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Optical Assessment of Pulmonary Vascular Leak Using a Model of Ex Vivo Lung Perfusion

Research output: Contribution to conferenceAbstract

Original languageEnglish
Publication statusPublished - 20 May 2018
EventA51 CRITICAL CARE: SHE BLINDED ME WITH SCIENCE - INSIGHTS FROM EXPERIMENTAL AND ANIMAL STUDIES IN
ARDS AND SEPSIS /
- San Diego Convention Center
Duration: 20 May 201820 May 2018

Conference

ConferenceA51 CRITICAL CARE: SHE BLINDED ME WITH SCIENCE - INSIGHTS FROM EXPERIMENTAL AND ANIMAL STUDIES IN
ARDS AND SEPSIS /
Period20/05/1820/05/18

Abstract

Rationale To evaluate the performance of dynamic multi-wavelength in situ optical endomicroscopy in conjunction with intravascular fluorescent probes to detect pulmonary capillary leak during ex vivo lung perfusion Methods Ovine lungs and human (declined for transplantation) lungs (n=4) were retrieved, flushed and cooled for transport. They were initiated on an ex vivo perfusion circuit using an open left atrium and protein rich perfusate. Once physiologically stable , three colour alveolar optical imaging was performed via either a blunt transpleural or transbronchial puncture using a 1.4mm diameter optical fibre before and after intravenous delivery of 2 fluorophores: Indocyanine Green (ICG) and Sulphonated Cy-5. ICG fluoresces in near infra red (NIR) and has a high affinity for plasma protein so is expected to remain intravascularly, whereas Cy-5 fluoresces in red and is expected to move with free water. Localised injury was induced in one lobe using an acid aspiration model (20ml HCl) and imaging was compared with a control lobe after further 45 minutes of perfusion to assess fluorescence intensities. Results In this exploratory study we detected an increase in mean red fluorescence after perfusion, a significant increase (p<0.05) in protein bound NIR signal in acid treated lung regions, but no significant increase in NIR signal in control regions. Conclusion These exploratory results suggest that it is feasible to photonically detect pulmonary capillary leak of protein in situ using fibre endomicroscopy. The increase in NIR signal in the injured lobes reflects movement of intravascular plasma protein due to disruption of the air-blood barrier, this is not seen in control lobes due to intact capillaries. This methodology has potential utility in the assessment of patients in critical care with pulmonary infiltrate to distinguish between hydrostatic pulmonary oedema and the protein rich capillary leak seen in acute respiratory distress syndrome (ARDS). Further work is required to translate this to an in vivo model. The ability to assess discrete lung regions and to reflect capillary integrity offers an advantage over existing methods of lung water assessment.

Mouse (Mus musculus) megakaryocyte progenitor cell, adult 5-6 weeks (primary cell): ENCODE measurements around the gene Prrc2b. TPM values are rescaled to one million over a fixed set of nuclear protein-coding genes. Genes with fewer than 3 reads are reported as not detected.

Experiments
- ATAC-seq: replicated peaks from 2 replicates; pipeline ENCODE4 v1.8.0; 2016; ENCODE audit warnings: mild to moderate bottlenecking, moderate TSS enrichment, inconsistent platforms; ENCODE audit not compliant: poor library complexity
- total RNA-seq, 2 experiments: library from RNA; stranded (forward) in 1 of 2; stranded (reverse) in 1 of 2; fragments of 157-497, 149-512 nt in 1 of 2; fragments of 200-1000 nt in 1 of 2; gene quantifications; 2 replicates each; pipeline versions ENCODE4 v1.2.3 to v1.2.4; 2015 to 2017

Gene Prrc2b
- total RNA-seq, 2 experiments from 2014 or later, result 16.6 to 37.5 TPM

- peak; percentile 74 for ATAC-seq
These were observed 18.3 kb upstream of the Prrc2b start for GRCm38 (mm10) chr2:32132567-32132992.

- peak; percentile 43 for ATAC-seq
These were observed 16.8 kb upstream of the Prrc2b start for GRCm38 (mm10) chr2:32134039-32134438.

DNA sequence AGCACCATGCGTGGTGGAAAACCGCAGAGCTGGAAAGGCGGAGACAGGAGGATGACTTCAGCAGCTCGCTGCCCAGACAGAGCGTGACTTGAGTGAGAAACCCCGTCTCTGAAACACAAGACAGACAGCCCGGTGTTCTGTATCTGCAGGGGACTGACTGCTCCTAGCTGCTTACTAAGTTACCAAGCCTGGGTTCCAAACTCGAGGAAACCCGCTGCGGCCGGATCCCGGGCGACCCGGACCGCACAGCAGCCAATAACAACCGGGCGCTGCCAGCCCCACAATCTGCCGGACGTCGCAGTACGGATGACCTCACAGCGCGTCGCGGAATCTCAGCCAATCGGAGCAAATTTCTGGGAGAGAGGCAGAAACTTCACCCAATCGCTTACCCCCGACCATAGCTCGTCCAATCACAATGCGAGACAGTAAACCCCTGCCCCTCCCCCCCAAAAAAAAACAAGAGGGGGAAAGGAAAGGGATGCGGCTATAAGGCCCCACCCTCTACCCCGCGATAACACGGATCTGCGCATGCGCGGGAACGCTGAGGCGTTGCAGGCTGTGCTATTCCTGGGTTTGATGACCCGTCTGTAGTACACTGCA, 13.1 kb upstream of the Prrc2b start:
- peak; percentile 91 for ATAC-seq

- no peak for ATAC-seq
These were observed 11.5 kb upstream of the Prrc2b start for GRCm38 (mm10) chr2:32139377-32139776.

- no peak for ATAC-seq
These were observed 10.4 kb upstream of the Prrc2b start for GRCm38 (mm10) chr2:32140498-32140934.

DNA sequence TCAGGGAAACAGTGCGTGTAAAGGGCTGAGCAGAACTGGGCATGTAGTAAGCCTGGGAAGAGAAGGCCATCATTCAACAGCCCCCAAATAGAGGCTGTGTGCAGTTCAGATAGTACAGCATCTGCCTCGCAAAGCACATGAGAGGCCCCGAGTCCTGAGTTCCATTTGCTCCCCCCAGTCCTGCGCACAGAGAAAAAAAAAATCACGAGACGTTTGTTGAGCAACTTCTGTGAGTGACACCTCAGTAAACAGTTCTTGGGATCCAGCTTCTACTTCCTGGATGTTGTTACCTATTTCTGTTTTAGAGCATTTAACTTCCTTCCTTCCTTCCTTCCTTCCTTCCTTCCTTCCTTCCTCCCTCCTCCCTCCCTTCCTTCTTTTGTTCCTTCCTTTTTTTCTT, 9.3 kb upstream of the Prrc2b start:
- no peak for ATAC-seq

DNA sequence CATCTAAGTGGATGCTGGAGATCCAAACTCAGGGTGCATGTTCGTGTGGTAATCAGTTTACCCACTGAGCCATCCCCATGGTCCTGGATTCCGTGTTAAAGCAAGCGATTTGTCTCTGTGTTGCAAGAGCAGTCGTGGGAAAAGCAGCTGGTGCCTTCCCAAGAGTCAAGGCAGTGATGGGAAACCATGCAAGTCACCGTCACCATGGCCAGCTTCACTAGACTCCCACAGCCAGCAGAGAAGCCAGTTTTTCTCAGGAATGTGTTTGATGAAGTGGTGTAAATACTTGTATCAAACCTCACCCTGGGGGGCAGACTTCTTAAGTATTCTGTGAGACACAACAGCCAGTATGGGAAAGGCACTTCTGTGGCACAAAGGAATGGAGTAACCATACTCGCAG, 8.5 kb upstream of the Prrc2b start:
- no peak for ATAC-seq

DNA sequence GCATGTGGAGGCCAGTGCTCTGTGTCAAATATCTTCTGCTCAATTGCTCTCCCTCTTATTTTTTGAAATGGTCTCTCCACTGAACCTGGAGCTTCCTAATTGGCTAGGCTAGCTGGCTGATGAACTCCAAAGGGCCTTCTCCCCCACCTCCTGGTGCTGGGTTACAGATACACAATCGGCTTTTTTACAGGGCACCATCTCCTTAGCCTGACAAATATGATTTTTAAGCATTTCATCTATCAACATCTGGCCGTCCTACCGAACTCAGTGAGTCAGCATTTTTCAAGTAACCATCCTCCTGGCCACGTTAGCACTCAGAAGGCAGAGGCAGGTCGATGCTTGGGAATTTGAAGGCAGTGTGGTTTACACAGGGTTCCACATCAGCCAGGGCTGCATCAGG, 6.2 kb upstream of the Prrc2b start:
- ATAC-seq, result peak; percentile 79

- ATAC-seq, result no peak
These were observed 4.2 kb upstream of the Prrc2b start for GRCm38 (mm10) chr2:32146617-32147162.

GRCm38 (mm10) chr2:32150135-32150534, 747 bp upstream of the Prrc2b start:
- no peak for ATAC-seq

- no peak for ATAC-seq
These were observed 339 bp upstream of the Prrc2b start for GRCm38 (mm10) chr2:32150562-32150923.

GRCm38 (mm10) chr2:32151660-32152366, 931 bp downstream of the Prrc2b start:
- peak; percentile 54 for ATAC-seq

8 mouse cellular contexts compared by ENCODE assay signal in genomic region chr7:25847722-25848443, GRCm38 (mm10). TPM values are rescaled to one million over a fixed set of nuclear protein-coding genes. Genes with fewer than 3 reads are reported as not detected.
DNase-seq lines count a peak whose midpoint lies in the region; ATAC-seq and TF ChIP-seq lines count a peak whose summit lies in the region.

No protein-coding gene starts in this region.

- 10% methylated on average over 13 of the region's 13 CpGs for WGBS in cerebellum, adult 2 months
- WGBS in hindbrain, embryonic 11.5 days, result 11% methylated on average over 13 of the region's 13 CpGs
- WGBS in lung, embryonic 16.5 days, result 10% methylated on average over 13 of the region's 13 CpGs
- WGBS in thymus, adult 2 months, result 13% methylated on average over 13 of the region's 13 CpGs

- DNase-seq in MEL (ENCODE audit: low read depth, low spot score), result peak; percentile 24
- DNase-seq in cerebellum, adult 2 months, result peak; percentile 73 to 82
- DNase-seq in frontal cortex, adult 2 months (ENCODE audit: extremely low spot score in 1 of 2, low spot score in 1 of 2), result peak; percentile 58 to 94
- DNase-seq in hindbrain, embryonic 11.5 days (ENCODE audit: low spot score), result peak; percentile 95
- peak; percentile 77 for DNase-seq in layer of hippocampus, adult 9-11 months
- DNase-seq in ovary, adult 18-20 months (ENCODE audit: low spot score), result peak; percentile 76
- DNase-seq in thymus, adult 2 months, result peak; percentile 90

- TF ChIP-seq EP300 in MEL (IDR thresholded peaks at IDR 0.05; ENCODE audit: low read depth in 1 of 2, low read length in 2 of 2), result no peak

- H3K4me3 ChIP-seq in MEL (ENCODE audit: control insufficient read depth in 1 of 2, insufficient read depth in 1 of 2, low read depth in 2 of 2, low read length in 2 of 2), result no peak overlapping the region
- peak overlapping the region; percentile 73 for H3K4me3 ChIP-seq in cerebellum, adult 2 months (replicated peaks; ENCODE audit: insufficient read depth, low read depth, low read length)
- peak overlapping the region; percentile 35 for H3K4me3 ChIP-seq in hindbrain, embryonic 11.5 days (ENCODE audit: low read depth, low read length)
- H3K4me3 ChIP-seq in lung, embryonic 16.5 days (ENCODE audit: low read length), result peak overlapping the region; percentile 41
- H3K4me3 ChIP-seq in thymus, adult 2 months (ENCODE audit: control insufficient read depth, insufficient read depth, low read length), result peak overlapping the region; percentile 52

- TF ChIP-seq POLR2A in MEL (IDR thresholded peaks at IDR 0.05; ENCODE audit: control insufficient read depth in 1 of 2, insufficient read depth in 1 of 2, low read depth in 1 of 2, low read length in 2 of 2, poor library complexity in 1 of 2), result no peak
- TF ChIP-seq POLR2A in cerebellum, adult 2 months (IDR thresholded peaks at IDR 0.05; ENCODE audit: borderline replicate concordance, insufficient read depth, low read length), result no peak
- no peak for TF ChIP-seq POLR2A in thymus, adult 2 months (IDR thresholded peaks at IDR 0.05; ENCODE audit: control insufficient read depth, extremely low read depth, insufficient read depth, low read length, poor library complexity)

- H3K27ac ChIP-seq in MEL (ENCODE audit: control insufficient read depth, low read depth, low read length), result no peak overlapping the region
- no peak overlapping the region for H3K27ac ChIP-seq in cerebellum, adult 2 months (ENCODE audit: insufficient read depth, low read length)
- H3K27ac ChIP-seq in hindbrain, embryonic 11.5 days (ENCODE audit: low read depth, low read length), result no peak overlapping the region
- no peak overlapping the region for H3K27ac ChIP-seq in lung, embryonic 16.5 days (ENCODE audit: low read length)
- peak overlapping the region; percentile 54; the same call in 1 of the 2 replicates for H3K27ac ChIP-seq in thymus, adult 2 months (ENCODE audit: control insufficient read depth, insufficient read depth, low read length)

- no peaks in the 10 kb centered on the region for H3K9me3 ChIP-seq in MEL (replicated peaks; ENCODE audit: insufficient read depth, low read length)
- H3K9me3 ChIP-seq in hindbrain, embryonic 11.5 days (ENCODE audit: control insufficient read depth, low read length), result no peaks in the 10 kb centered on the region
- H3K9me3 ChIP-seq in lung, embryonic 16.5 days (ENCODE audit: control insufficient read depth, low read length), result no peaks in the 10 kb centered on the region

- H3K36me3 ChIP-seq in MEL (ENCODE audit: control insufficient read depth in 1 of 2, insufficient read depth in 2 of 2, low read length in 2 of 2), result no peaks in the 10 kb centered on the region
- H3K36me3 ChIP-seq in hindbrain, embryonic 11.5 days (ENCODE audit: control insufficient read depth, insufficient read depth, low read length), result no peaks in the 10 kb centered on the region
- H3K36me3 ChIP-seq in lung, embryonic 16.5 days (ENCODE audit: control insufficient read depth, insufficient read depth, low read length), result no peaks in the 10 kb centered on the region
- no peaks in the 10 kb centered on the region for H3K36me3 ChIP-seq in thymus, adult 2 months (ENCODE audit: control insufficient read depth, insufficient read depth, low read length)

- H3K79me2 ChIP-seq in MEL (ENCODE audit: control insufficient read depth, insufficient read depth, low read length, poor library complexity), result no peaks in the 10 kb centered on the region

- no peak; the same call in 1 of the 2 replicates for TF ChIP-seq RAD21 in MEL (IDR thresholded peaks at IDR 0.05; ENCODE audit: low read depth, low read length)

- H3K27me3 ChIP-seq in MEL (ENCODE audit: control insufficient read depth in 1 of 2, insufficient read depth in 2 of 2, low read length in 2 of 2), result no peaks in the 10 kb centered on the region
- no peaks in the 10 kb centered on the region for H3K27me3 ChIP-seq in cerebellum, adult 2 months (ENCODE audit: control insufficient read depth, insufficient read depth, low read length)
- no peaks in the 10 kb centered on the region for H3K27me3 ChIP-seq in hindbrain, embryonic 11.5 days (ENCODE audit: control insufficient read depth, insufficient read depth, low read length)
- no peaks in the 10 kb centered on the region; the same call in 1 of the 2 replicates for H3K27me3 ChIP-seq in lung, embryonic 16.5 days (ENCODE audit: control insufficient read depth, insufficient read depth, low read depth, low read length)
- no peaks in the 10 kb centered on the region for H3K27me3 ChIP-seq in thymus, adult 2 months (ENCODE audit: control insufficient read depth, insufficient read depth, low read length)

ID: 79755991